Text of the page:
The second important highlight of the specialism is that it integrates technological developments in the understanding and teaching of competition law.
The third highlight of the specialism is the strength of the Competition Law teaching team. Students are offered the opportunity to be taught by world leading competition law scholars from UCL Faculty of Laws alongside guests including policy makers, practising lawyers and economists. In fact, UCL was one of the first institutions to involve economists in the delivery of competition law courses; a tradition initiated by Emeritus Professor of Competition Law, Valentine Korah, who held the first Chair in Competition Law at UCL Laws, and is one of the first women appointed to a Chair in Law in the UK. The above features contributed to the specialism being ranked top 10 in the world by the LLM Guide in 2021, as well as in previous years.
Finally, our students are part of the UCL Centre for Law, Economics and Society (CLES). Founded and led by Professor Ioannis Lianos, Chair of Global Competition Law and Public Policy at UCL Faculty of Laws, and since 2019, also the President of the Hellenic Competition Commission, the CLES is a vibrant community of leading competition law scholars that organises and is heavily involved in a number of public policy debates with students and visitors. It is also a diverse community enjoying a number of academic partnerships around the world. Additional activities are organised by the Jevons Institute for Competition Law and Economics, which constitutes a meeting point between academia and practice. After their LLM year, our students remain an important part of our community – our LLM alumni play important roles in our programmes and events and build a strong network of competition lawyers around the world.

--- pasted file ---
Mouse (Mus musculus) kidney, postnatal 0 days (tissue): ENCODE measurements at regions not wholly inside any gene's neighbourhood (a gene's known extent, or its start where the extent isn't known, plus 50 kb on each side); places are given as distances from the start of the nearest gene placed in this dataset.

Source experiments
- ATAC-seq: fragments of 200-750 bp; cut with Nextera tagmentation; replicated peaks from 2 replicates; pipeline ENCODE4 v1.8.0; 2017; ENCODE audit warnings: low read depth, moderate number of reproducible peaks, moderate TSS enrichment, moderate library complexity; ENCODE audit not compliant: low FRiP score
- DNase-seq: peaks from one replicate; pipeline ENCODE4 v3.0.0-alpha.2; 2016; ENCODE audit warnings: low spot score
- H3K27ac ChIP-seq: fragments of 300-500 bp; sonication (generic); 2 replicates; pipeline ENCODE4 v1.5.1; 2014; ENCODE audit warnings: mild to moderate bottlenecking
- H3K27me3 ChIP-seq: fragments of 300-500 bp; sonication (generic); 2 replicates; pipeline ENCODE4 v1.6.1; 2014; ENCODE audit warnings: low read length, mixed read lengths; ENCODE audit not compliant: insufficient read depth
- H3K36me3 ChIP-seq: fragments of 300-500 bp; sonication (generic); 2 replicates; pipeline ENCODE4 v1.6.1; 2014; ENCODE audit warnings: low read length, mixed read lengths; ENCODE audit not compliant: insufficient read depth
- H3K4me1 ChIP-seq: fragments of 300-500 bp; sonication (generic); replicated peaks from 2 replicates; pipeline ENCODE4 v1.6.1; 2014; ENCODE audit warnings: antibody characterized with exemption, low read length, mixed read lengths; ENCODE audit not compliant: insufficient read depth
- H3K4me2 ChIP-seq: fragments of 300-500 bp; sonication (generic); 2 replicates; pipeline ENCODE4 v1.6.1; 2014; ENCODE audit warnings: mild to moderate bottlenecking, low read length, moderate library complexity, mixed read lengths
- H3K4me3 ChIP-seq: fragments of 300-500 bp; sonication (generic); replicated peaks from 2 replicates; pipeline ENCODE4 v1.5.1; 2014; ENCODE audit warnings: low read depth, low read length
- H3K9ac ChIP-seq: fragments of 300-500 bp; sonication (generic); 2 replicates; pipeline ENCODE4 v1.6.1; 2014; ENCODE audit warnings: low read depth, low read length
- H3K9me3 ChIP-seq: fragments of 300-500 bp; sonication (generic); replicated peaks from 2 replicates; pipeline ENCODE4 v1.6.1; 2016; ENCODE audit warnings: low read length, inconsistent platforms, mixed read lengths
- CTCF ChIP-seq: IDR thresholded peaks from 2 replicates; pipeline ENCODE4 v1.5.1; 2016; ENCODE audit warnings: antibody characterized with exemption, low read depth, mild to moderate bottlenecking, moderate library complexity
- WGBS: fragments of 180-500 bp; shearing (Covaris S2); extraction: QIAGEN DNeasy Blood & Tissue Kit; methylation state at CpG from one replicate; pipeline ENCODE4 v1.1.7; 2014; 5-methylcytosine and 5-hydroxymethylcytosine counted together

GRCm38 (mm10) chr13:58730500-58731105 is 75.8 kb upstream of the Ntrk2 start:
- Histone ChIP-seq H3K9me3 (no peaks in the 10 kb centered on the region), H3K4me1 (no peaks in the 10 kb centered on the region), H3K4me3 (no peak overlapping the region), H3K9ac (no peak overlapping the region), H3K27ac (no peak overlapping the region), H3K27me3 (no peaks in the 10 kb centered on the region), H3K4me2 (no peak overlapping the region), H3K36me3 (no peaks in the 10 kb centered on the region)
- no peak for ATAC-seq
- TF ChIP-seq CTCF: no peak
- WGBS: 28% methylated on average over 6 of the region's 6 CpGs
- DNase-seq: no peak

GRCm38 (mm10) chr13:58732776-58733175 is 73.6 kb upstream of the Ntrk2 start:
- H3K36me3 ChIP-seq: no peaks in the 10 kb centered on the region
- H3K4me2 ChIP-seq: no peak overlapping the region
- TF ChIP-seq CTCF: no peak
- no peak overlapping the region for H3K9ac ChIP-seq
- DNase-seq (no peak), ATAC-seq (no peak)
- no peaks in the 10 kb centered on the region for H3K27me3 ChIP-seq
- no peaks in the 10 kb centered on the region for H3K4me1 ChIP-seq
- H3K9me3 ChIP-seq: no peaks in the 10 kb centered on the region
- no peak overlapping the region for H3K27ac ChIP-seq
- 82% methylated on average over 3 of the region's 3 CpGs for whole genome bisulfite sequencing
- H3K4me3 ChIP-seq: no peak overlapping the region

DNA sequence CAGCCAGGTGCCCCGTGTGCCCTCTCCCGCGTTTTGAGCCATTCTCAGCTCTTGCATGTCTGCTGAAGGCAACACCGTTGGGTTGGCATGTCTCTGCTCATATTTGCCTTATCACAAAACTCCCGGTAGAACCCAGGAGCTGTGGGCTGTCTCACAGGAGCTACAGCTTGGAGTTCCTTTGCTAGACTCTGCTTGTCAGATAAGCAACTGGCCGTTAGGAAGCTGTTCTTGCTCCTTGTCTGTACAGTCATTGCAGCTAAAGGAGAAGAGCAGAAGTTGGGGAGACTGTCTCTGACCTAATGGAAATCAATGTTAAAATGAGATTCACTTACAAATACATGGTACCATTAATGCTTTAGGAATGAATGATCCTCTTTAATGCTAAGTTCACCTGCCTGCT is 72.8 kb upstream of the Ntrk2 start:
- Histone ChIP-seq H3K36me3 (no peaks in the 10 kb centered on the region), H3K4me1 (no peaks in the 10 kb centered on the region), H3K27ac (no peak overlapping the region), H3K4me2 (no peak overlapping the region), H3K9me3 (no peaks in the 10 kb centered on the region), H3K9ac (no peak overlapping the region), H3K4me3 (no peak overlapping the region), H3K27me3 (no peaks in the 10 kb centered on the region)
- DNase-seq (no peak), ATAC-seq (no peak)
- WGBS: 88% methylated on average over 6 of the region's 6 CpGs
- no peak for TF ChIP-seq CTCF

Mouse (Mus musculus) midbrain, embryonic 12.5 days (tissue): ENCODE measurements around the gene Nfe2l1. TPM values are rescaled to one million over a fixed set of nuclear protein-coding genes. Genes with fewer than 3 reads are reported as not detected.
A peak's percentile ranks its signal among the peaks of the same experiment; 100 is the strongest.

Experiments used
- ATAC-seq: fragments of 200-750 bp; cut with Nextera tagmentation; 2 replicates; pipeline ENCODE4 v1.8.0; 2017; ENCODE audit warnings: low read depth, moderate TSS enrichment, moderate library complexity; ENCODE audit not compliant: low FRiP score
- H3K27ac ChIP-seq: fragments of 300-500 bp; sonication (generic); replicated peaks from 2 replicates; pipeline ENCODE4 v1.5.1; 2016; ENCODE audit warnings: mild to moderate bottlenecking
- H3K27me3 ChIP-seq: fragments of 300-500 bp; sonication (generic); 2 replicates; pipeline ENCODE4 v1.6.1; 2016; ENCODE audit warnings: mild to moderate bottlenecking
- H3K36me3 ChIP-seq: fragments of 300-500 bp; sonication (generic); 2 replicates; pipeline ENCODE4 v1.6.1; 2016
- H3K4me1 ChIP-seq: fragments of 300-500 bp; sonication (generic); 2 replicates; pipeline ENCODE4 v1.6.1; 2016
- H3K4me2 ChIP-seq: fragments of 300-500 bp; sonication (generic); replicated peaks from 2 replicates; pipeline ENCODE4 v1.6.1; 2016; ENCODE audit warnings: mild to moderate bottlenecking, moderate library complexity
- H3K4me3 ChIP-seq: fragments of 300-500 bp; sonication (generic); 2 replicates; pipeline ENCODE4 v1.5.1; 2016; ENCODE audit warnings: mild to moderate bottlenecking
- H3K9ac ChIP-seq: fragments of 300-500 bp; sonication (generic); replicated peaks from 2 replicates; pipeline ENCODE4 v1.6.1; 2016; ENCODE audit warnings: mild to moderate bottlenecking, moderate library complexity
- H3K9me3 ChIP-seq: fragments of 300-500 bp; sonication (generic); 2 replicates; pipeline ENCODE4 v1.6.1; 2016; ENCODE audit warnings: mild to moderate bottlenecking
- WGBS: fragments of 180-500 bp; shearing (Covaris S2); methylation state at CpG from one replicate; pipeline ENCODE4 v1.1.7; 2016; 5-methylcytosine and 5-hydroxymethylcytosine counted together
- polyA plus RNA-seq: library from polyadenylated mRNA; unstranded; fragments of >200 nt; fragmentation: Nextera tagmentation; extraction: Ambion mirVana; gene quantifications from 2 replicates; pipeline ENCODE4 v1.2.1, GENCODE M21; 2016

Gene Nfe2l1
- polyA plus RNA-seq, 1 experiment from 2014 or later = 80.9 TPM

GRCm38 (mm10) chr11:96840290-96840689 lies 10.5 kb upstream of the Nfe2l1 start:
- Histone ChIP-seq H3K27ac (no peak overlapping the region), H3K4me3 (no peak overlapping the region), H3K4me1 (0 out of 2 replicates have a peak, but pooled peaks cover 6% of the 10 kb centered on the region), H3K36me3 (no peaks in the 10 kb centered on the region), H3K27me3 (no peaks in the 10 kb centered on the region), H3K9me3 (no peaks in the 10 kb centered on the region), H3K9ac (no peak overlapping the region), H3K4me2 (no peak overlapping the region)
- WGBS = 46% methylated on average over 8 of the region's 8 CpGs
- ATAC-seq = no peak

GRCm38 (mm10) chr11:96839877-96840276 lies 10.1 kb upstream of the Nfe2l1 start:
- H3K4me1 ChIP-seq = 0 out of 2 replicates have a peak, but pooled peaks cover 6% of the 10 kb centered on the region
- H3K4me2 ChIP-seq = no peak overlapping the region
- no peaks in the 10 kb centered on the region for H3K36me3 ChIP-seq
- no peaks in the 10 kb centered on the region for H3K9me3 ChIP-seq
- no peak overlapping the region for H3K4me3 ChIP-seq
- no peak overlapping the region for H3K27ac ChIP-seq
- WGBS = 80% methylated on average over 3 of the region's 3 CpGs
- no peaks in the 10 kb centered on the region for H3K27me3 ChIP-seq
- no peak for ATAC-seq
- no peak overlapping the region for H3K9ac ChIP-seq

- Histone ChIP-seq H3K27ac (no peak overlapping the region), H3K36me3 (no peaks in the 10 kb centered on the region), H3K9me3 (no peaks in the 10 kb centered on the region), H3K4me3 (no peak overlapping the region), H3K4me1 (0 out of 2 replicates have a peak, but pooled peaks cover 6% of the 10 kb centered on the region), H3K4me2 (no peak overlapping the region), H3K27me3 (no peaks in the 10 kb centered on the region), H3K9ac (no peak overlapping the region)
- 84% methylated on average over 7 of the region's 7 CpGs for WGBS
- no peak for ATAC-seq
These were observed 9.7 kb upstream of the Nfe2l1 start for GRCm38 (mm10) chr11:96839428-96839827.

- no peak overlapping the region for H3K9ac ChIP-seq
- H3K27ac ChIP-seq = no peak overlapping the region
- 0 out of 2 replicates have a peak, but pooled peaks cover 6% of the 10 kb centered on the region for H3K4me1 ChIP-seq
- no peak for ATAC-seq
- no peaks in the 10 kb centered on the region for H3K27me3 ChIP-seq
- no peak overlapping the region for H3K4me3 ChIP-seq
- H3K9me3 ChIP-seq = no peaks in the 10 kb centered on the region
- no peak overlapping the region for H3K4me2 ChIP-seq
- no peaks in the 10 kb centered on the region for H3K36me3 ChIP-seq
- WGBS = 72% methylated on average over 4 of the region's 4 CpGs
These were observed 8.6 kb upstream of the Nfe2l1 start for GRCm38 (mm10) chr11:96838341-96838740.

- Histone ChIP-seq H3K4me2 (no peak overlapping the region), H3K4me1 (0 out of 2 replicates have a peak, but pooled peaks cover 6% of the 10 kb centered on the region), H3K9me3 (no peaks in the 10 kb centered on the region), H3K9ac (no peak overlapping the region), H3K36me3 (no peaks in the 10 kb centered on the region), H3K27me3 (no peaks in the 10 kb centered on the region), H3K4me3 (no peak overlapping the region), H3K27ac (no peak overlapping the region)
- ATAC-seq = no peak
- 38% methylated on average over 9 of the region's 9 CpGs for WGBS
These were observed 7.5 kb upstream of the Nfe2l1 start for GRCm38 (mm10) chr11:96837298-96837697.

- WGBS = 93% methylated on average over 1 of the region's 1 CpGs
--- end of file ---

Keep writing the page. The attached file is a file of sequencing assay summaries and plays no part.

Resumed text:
- What do students who have studied this specialism usually go on to do?
We prepare students to work at an advanced level in competition law and policy in a range of roles - from the legal profession and government, to the policy sectors. Students will also develop skills and knowledge to prepare them for further research beyond the LLM.
- What books, podcasts, blogs or newspapers do you recommend to students interested in taking this specialism?
There are a number of blogs and newspapers which are particularly helpful in keeping students up to date with competition law issues, including The Economist, the Competition Policy International newsletter, the Concurrences database (to name a few). For an in-depth study of the subject see I Lianos, V Korah and P Siciliani, Competition Law – Analysis, Cases and Materials (OUP 2019).
Some of the most important competition law issues in recent years concern the use of personal data by digital platforms and the control by digital platforms of ecosystems. For an analysis see:
- What would you say to a student who is considering taking this specialism but hasn’t made up their mind yet?
Competition law and policy has proliferated around the world and deep knowledge of the subject has become increasingly important to our understanding of the dynamic forces at play in the modern digital economy. The extensive curriculum provides ample opportunities to grapple with the legal, regulatory, economic, political, institutional facets of competition law. We strive to balance theoretical discussions with real-world examples of the evolving implementation of competition law and policy, in particular focusing on how technology changes the way competition in markets work and how competition laws around the world evolve to take into account these new realities.